The books we need are the kind that act upon us like a misfortune … a book should serve as the axe for the frozen sea within us. -Franz Kafka
Enlivening reading, lively writing. That’s our aim, our measure of student success this quarter. The right reading and good writing are sure antidotes to the deadeningess of our hyper-busyness, to our device-mediated alienation, to the flattening abstractions of officialese, to anxiety (both the more or less well-grounded sort and the free-floating varieties), and to other social and psychological snares of our times.
Our starting point is Reading with Patrick , Michelle Kuo’s recollection of her Teach for America assignment in an devastatingly impoverished county in Alabama. One student, Patrick, shows sparks of life in response to Kuo’s reading and writing assignments. Kuo’s story continues through her time tutoring Patrick while he was in jail for murder, separated from his wife and new baby. By reading Frederick Douglas, James Baldwin, C. S. Lewis, Bashō, and by “copying” a sentence’s or poem’s syntactical structure to make his own writing, Patrick begins to experience signs of life he’d never felt before. He felt free even in jail. Kuo writes, “This was what reading could do: It could make you unpredictable, … a person for whom nothing is predetermined.” It can make you free.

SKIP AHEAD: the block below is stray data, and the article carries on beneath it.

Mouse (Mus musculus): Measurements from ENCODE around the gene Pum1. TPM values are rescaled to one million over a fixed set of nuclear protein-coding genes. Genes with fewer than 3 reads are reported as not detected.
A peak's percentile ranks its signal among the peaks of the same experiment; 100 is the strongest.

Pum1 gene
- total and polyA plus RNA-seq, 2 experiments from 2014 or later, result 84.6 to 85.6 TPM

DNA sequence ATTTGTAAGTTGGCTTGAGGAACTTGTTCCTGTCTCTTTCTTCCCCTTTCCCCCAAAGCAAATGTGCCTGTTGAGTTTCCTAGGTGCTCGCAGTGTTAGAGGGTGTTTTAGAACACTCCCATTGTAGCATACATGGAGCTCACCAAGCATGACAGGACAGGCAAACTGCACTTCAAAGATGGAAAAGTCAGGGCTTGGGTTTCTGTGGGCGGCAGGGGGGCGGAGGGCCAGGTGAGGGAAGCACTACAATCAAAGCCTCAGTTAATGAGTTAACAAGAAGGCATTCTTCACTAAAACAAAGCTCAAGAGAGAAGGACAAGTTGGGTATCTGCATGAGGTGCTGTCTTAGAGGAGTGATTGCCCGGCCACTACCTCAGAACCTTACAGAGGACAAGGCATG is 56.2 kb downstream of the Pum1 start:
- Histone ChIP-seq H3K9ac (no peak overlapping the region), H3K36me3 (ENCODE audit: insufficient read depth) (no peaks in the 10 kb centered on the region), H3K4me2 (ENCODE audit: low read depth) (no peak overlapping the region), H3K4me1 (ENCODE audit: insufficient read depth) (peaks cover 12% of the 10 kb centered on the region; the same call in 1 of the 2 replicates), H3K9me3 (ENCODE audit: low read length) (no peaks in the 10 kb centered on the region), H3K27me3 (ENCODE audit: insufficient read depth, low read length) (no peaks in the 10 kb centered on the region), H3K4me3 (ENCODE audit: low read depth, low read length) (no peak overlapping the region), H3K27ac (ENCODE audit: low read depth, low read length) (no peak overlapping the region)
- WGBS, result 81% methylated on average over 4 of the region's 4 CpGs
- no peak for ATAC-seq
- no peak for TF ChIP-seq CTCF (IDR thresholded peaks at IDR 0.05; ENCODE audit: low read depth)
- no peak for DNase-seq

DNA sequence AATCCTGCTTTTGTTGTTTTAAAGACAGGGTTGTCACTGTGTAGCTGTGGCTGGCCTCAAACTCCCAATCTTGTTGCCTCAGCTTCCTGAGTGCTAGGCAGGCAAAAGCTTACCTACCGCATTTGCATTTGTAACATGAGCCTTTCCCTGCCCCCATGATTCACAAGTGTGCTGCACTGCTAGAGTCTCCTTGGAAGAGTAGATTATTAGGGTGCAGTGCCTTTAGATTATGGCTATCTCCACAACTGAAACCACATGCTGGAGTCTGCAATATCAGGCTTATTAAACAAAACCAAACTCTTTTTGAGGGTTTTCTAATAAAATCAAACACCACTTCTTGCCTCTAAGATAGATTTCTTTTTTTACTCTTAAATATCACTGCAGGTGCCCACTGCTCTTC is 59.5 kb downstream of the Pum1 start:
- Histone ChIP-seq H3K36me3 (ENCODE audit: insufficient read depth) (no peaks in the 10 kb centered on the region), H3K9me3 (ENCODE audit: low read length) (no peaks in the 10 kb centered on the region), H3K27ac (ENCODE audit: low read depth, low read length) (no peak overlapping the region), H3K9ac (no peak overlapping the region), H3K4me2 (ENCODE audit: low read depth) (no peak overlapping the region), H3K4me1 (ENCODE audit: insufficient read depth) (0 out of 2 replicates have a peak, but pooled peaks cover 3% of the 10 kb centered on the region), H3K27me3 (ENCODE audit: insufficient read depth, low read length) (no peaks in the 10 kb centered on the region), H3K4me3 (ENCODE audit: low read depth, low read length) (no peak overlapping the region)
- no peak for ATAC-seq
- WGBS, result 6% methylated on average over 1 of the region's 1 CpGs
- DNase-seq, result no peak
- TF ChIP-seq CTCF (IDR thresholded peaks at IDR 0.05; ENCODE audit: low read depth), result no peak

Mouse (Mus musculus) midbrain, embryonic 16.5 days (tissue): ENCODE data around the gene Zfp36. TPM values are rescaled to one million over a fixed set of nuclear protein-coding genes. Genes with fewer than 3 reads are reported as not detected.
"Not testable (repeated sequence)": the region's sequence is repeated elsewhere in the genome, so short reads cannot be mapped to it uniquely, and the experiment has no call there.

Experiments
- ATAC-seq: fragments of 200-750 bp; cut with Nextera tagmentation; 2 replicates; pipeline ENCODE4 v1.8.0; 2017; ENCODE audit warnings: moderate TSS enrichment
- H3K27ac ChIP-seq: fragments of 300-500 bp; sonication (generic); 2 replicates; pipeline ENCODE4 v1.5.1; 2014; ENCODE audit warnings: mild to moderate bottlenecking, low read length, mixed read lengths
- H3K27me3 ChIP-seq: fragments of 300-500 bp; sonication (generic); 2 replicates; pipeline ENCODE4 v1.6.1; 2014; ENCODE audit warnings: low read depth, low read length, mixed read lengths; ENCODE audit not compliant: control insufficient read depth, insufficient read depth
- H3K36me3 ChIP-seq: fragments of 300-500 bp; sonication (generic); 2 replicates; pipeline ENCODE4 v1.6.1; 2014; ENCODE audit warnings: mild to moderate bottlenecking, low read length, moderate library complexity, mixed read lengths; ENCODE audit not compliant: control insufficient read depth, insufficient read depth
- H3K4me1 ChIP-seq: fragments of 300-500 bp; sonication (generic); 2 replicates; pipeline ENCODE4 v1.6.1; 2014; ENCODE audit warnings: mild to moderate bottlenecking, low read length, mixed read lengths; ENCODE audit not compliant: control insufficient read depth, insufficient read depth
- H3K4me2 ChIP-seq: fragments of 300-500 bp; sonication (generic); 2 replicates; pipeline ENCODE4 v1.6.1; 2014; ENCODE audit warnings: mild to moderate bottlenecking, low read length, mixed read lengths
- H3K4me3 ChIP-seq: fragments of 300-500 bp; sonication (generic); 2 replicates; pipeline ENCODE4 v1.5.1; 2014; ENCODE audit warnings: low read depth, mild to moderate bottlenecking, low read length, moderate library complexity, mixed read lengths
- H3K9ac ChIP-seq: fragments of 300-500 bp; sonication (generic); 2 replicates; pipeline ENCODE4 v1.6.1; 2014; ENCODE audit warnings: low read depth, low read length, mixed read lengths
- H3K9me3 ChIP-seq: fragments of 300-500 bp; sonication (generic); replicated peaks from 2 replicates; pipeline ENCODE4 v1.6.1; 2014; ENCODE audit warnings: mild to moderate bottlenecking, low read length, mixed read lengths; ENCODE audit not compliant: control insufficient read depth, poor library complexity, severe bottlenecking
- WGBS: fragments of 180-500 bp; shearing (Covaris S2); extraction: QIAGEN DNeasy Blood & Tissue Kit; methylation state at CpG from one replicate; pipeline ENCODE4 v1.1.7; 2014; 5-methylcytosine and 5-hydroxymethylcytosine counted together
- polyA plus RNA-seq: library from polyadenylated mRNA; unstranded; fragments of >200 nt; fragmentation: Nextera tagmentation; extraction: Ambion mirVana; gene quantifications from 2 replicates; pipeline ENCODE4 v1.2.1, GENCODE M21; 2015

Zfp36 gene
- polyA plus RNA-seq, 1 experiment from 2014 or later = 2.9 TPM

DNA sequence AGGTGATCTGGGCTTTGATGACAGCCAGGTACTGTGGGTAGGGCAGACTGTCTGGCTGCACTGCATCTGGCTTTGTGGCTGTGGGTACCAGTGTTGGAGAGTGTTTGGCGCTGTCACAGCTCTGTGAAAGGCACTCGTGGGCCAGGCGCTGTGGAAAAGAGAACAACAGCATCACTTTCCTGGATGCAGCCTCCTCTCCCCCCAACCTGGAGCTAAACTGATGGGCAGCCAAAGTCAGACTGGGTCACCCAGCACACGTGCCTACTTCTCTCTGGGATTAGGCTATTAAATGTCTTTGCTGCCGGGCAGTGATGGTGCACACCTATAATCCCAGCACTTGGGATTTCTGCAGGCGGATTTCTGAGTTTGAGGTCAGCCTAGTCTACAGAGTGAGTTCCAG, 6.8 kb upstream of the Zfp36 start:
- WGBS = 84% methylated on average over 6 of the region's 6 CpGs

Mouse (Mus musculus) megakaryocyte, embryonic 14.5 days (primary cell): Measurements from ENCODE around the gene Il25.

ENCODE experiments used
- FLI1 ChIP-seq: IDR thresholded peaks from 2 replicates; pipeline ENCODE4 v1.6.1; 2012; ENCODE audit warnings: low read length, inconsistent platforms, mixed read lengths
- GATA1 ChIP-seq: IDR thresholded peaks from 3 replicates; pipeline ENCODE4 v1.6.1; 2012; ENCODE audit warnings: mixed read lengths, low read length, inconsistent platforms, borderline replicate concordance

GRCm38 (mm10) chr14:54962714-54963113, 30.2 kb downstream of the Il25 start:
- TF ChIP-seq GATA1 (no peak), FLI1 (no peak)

We’ll read Kuo, some of her supporting writers, perhaps others like Tracy K. Smith (U.S. Poet Laureate) and Layli Long Soldier, Jeanette Winterson’s Why Be Happy When You Could Be Normal? and Fran Kiss Stein: A Love Story , John Kaag’s book on William James, Sick Souls, Healthy Minds , maybe even a non-boring history of reading. We’ll also learn to describe the syntactical structure of sentences to see how good writers create the effects they have on their readers, and, like Patrick, we’ll steal those structures to craft good sentences of our own.
In addition to our common readings, every student will pursue, freely, an independent study of an author or a theme of their choice. Students will devote 10 hours each week to their independent work. Jointly authored projects are welcome.
humanities, education, writing